Introduction: Biogenic amines are a group of endogenous compounds which play an important role in maintaining homeostasis. These compounds are produced from amino acid precursors and exert strong physiological effects despite being at low concentrations (low pg/ml). There are a wide variety of affects and effects controlled by biogenic amines. Different conditions can be brought on by changes in the concentrations of these biogenic amines that can alter the levels or be brought about by incorrect levels. Thus biogenic amine concentrations may prove to be valuable biomarkers if the extremely low levels can be accurately and rapidly quantitated. The aim of this study was to develop and validate a method which is able to quantitate multiple biogenic amines in a single run from low sample volumes.
Methods and Materials: Quantification of the blood levels of biogenic amines was performed following extraction using derivatisation and an appropriate liquid chromatography tandem mass spectrometric method. The derivatisation was performed at mild conditions for an hour and extracted using ethyl acetate. The LC-MS/MS system used was an Agilent 1100 series HPLC and an ABSciex 4000 QTrap. The system was operated in positive ESI mode and appropriate MRM precursor-product pairs were selected. In order to validate the method a series of 8 dilutions from 0.05 2.5 ng/ml were prepared in solvent and plasma. These were then processed according to the developed method and analysed using Analyst software.
Results and discussion: The validation of the biogenic amines was performed according to the ICH guidelines. The calibration curves were fitted using linear regression (1/x weighting) over the linear range of the calibration curve. Metanephrine and melatonin were validated in plasma between 0.1 2.5 ng/ml. Serotonin, histamine and normetanephrine were validated in solvent between 0.25 2.5 ng/ml. Adrenaline, dopamine, noradrenaline and 5-hydroxy-3-indoleacetic acid were validated in solvent between 5 50 ng/ml. Metanephrine exhibited the highest sensitivity and showed linearity between 0.05 2.5 ng/ml in solvent. The catecholamines and 5-HIAA were the least sensitive of the analytes and had estimated LLOQs between 0.5 2.5 ng/ml. Stability tests show the derivatised analytes to be stable at -20°C for 5 days and recovery testing shows recoveries of over 70% for metanephrine and melatonin.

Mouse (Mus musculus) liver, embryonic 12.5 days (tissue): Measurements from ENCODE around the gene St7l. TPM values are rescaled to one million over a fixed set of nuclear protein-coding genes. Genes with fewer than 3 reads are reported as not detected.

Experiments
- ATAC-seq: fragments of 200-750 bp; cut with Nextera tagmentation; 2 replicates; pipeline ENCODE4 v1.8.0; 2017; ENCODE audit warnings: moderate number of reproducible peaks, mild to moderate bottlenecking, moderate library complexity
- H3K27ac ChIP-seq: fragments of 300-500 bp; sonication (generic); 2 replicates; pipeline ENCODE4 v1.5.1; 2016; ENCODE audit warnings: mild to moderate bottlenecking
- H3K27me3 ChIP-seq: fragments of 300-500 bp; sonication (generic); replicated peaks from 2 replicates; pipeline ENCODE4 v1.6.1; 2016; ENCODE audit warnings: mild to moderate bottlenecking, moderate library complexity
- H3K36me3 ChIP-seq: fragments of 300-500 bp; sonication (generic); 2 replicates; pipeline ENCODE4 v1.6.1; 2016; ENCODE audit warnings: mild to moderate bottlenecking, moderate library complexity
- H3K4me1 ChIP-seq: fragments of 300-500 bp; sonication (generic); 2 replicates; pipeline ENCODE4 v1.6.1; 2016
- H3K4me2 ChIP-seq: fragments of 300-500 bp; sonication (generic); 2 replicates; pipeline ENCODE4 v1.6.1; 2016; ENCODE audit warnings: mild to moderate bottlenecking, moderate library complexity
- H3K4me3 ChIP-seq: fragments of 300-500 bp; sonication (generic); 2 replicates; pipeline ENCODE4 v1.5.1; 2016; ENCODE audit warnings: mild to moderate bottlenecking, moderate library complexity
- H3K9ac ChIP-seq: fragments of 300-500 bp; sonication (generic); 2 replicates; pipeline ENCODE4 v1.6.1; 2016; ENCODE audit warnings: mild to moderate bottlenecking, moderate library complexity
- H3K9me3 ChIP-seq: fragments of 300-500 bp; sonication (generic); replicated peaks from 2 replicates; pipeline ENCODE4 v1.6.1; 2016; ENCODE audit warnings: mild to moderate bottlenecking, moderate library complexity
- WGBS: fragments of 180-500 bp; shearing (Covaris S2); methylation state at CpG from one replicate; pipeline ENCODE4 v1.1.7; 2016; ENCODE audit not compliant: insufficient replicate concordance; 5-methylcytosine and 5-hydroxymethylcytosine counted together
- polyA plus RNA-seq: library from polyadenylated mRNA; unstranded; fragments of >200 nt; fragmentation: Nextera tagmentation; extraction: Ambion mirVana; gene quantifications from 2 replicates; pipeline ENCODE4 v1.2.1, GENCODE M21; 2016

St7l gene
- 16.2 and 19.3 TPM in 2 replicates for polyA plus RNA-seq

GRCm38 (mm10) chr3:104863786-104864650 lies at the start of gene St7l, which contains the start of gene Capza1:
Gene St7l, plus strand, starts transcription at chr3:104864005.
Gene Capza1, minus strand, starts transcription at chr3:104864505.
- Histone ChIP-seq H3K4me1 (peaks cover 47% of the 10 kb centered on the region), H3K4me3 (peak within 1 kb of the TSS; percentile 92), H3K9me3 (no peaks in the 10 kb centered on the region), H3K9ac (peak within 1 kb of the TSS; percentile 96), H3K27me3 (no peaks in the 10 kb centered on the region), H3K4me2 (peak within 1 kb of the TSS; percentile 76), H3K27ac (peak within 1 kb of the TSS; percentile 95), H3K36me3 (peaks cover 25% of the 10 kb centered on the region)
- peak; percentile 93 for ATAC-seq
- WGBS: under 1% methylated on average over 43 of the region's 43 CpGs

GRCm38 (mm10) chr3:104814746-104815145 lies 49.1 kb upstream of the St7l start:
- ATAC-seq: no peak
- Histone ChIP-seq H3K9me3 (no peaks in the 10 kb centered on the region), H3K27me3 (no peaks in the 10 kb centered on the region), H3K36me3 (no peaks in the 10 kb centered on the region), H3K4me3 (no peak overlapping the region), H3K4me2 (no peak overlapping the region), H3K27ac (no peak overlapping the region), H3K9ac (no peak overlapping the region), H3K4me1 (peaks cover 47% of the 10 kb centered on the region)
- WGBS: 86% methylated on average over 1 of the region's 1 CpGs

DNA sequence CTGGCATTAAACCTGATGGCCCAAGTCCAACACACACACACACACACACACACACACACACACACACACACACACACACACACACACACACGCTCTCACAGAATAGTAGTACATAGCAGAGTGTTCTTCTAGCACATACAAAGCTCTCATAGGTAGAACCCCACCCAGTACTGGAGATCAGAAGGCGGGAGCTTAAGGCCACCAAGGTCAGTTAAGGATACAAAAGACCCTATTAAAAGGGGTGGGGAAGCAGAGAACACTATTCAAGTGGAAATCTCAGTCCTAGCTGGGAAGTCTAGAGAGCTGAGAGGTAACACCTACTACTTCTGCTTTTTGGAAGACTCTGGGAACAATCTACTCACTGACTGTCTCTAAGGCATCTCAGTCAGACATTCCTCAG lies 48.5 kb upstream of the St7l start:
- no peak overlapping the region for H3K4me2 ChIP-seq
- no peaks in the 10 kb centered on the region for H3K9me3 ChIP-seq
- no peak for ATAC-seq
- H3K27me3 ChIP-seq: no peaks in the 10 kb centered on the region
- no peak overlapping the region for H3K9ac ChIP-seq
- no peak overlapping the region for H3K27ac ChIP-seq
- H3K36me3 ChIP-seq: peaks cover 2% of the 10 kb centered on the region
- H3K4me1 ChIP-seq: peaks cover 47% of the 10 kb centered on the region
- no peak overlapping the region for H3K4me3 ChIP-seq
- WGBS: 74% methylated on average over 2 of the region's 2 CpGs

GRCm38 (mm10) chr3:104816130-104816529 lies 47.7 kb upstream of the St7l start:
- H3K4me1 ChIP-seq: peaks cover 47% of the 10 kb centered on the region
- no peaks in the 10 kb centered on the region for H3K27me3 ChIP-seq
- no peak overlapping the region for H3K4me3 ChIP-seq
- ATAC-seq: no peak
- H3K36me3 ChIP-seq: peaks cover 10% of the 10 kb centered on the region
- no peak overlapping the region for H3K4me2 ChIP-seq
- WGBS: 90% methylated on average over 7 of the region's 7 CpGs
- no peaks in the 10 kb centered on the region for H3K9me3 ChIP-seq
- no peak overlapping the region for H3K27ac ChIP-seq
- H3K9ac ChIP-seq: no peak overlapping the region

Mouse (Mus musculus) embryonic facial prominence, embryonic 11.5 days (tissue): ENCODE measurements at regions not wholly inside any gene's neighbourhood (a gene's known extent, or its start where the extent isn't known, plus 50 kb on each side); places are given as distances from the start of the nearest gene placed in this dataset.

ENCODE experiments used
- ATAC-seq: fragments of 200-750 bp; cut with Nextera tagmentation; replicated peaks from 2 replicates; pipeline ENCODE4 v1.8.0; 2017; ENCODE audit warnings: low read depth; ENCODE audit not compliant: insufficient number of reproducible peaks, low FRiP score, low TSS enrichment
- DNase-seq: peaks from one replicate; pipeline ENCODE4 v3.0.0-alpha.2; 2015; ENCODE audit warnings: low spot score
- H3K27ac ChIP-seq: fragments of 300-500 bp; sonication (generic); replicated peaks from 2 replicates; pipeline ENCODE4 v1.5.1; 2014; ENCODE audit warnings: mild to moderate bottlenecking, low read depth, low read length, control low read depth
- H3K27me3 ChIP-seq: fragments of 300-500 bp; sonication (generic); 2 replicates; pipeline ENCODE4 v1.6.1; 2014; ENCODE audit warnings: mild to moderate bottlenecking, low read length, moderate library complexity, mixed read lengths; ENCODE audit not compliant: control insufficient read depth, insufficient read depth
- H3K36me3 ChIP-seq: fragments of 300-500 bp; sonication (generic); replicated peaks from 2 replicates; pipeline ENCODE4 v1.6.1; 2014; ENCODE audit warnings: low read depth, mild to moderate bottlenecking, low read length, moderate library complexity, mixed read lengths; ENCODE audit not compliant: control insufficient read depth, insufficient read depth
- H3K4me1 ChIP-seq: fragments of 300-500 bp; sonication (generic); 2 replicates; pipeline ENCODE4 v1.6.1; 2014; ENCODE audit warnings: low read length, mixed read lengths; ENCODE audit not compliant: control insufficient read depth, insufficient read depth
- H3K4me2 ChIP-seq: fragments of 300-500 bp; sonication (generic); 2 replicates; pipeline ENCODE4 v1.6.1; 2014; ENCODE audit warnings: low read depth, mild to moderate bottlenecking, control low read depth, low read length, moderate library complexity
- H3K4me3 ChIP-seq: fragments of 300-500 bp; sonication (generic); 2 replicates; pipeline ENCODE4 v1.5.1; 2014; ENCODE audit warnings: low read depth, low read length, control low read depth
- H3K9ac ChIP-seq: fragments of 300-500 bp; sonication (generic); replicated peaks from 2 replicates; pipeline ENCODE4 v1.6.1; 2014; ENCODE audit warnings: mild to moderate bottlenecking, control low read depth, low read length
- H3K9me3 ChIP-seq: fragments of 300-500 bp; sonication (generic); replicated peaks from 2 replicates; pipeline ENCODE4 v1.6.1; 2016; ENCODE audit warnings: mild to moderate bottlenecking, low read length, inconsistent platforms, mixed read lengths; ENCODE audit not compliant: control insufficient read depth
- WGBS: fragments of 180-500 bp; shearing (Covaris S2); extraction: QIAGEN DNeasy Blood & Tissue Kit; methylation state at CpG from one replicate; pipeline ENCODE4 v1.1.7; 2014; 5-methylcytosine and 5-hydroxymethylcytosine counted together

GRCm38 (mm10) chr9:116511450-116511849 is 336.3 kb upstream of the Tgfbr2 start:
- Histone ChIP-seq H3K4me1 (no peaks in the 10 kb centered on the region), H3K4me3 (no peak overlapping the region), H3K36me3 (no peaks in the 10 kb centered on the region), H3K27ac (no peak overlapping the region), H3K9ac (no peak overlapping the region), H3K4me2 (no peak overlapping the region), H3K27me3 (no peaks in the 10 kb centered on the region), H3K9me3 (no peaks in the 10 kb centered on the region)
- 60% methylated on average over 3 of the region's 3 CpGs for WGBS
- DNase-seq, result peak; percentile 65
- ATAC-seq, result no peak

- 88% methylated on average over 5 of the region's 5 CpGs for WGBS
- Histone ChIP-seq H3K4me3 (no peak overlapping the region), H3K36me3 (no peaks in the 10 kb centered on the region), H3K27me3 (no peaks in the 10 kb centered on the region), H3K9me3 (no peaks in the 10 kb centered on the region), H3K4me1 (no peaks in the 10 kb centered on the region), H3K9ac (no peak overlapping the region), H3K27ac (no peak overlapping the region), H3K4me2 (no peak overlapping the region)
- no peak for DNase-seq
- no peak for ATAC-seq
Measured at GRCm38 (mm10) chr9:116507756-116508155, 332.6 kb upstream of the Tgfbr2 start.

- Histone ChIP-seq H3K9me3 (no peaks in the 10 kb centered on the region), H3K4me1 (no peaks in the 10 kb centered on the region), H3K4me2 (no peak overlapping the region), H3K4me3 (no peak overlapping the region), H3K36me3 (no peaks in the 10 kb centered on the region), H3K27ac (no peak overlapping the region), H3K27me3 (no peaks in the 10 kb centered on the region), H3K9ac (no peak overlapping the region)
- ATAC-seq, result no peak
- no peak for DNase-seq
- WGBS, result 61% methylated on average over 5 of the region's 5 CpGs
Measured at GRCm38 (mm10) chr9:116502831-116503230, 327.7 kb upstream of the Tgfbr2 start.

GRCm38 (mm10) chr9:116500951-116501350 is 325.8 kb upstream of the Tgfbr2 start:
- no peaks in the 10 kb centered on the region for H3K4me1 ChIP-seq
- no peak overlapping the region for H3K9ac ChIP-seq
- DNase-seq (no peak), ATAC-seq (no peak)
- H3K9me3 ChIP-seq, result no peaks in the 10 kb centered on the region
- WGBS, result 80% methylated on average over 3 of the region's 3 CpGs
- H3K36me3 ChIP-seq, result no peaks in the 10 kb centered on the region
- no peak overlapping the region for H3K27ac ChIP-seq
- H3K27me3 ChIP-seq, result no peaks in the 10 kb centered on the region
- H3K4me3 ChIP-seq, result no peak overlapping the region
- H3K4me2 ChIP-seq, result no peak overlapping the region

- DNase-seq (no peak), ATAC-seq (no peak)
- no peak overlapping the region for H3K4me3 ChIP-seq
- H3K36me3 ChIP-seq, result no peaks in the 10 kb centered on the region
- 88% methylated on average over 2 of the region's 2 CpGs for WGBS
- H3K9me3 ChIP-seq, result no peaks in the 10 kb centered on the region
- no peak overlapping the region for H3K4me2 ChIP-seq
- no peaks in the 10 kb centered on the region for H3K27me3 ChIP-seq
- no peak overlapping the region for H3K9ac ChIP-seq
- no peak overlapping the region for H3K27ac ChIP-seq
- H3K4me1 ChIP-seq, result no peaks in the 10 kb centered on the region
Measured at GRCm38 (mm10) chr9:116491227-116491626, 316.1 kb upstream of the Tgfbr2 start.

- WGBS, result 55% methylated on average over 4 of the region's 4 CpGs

Conclusion: Sensitivity still remains an issue when working with biogenic amines. The extremely low physiological concentrations are further exacerbated by the low sample volumes used in this study. Despite the challenges the compounds were all validated according to ICH guidelines and an LC-MS/MS method was developed that was able to analyse 9 biogenic amines of different classes in a single run using only 250 ?l of human plasma, after multistep sample preparation whilst achieving high sensitivity.